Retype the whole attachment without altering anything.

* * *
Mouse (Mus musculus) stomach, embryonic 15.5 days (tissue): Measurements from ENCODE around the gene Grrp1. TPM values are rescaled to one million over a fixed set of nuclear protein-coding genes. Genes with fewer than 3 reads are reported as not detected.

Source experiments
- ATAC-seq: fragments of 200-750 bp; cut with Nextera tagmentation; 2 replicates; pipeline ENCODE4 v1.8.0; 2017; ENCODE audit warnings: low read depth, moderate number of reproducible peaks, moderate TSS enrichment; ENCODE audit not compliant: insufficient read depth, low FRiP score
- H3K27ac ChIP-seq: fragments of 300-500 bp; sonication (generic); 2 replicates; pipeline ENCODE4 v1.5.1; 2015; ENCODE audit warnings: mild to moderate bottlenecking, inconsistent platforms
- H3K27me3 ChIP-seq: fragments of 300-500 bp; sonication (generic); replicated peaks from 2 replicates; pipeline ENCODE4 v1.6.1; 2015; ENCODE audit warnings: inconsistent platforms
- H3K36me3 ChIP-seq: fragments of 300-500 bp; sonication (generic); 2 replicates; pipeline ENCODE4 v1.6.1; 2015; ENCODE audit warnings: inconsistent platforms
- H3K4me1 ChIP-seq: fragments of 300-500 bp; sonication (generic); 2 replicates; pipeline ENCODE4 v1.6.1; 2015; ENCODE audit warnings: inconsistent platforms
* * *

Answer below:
Mouse (Mus musculus) stomach, embryonic 15.5 days (tissue): Measurements from ENCODE around the gene Grrp1. TPM values are rescaled to one million over a fixed set of nuclear protein-coding genes. Genes with fewer than 3 reads are reported as not detected.

Source experiments
- ATAC-seq: fragments of 200-750 bp; cut with Nextera tagmentation; 2 replicates; pipeline ENCODE4 v1.8.0; 2017; ENCODE audit warnings: low read depth, moderate number of reproducible peaks, moderate TSS enrichment; ENCODE audit not compliant: insufficient read depth, low FRiP score
- H3K27ac ChIP-seq: fragments of 300-500 bp; sonication (generic); 2 replicates; pipeline ENCODE4 v1.5.1; 2015; ENCODE audit warnings: mild to moderate bottlenecking, inconsistent platforms
- H3K27me3 ChIP-seq: fragments of 300-500 bp; sonication (generic); replicated peaks from 2 replicates; pipeline ENCODE4 v1.6.1; 2015; ENCODE audit warnings: inconsistent platforms
- H3K36me3 ChIP-seq: fragments of 300-500 bp; sonication (generic); 2 replicates; pipeline ENCODE4 v1.6.1; 2015; ENCODE audit warnings: inconsistent platforms
- H3K4me1 ChIP-seq: fragments of 300-500 bp; sonication (generic); 2 replicates; pipeline ENCODE4 v1.6.1; 2015; ENCODE audit warnings: inconsistent platforms